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Connor Lucas’s sparky Pinocchio, left, tap-dances and plays the fiddle. The Fox (Joel Cumber), right, and Cat (Arinea Hermans), centre, are a wisecracking song-and-dance team.Cylla von Tiedemann/Handout

  • Title: The Adventures of Pinocchio
  • Written by: Brian Hill
  • Music and Lyrics by: Neil Bartram
  • Genre: Musical
  • Director: Sheila McCarthy
  • Actors: Malindi Ayienga, Noah Beemer, Joel Cumber, Susan Henley, Arinea Hermans, Sierra Holder, Connor Lucas, Jacob MacInnis, Kelsey Verzotti, Shawn Wright
  • Company and Venue: Young People’s Theatre
  • City: Toronto
  • Year: Runs to Sunday, Jan. 5, 2020


3 out of 4 stars

After a string of familiar family musicals (Mary Poppins, Beauty and the Beast, The Wizard of Oz), Young People’s Theatre is shaking things up this holiday season with an unfamiliar one.

The Adventures of Pinocchio is a little-seen musical adaptation of the classic children’s tale by the Canadian team of Neil Bartram (music and lyrics) and Brian Hill (book). Although it premiered in 2011 at the Chicago Shakespeare Theater, which commissioned it, this is the first time the show has been staged north of the border.

So, for once we’re not going into Young People’s Theatre humming the tunes. I did leave the opening-night performance humming one. However, it wasn’t one of Bartram’s, it was Stephen Sondheim’s Comedy Tonight from A Funny Thing Happened on the Way to the Forum. Alas, Pinocchio’s upbeat signature tune sounds an awful lot like it.

That’s to say the songs are derivative – a little Sondheim here, a little Kander and Ebb there, plus the obligatory modern power ballad for the Blue Fairy. Not that the children in the audience are going to care. The music is pleasant, the lyrics have wit and, besides, YPT has turned out another winning production, packed with up-and-coming talent and conceived with imagination and verve.

Hill’s adaptation is a loose, abbreviated retelling of Carlo Collodi’s original 1880s novel, with most of its dark moments erased. He also steers clear of the changes made in the 1940 Disney animated version, so if you’re expecting our boy puppet to have a talking cricket sidekick, you’re out of luck.

Instead, Hill and Bartram have given the story a breezy, vaudeville spirit that director Sheila McCarthy’s staging embraces with gusto. Connor Lucas’s sparky Pinocchio isn’t just a living puppet, he also tap-dances and plays the fiddle. The Fox (Joel Cumber) and Cat (Arinea Hermans), those con artists who fleece him, are a wisecracking song-and-dance team.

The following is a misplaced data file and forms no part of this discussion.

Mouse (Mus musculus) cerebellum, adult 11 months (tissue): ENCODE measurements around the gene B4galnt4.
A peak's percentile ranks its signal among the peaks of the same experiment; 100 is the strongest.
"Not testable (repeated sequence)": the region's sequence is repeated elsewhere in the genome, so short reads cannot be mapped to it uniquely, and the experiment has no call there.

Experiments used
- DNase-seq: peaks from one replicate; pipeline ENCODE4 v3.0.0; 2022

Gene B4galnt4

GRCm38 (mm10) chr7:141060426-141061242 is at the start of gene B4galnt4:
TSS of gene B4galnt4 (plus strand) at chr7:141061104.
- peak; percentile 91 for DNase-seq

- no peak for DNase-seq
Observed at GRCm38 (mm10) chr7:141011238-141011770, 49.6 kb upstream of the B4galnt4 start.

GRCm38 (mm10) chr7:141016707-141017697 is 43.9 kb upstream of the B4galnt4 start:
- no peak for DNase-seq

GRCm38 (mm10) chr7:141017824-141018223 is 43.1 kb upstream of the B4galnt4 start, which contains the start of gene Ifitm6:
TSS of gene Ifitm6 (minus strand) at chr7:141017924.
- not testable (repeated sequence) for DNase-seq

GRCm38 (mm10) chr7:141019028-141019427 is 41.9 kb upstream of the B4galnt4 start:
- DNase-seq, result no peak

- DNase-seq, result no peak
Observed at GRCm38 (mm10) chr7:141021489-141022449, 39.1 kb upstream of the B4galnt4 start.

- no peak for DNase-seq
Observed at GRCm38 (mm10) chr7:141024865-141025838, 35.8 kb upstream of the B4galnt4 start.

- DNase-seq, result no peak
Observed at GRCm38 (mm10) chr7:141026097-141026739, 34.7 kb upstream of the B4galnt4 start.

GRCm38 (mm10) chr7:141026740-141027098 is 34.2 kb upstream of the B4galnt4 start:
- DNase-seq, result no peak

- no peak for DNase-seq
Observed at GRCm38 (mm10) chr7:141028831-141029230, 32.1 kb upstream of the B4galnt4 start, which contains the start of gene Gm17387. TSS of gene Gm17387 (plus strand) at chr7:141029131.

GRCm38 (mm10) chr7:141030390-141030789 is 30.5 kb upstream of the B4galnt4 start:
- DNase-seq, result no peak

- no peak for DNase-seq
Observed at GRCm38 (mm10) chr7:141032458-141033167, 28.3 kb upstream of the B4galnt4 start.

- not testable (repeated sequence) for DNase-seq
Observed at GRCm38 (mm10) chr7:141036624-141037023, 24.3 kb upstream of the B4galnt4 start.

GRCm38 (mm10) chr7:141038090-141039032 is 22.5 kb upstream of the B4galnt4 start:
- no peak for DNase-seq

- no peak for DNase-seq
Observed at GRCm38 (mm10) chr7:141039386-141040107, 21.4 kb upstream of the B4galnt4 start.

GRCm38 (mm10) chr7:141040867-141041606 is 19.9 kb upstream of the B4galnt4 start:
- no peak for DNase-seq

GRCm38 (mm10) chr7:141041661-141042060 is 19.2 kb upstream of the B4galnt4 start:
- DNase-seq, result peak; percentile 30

The costumes are elaborate and the set is simple.Cylla von Tiedemann

There’s also a touch of the carnival charlatan in the figures of the Puppet Master (Jacob MacInnis), who enslaves Pinocchio in his marionette show, and the mysterious Driver (Susan Henley). MacInnis is a nasty delight as the tyrannical impresario whose florid Italian accent keeps slipping to reveal a Cockney snarl. Henley is masterful as the smooth-talking coachman who lures Pinocchio and his fellow boys with promises of a child utopia.

It’s a rough world out there, what with all these tricksters and taskmasters, and Pinocchio learns the hard way that his future is determined by the decisions he makes. Happily, he has the Blue Fairy (an amusingly fierce Malindi Ayienga), who dispenses some tough love while guiding him on the path to becoming human. She also carries with her a basket of noses, of various sizes, to plonk on Pinocchio’s face when he starts lying.

That bit of Gogolian whimsy is just one of the clever touches here. Another is the scene where Pinocchio and his wood-carver father, Geppetto (a gentle, grizzled Shawn Wright), are lost at sea, in which the waves are created out of long streamers, unfurling from Ayienga’s glittering blue gown.

Designer Joanna Yu has kept the set simple and the costumes elaborate, including some charming masks and a neat transparent outfit for Pinocchio that simulates wood grain. There’s a bright, bouncy sound from music director David Terriault, leading a keyboard-wind-percussion trio, and plenty of playful choreography by Julie Tomaino.

You might think that Pinocchio is the perfect fairy tale for the Trump era. In fact, Hill and Bartram de-emphasize the young hero’s falsehoods and instead focus on his choices and their consequences. He also learns that empathy is the key to being human. Not bad messages for kids to take away from the theatre, maybe even better than hummable tunes.

The Adventures of Pinocchio continues to Jan. 5. (

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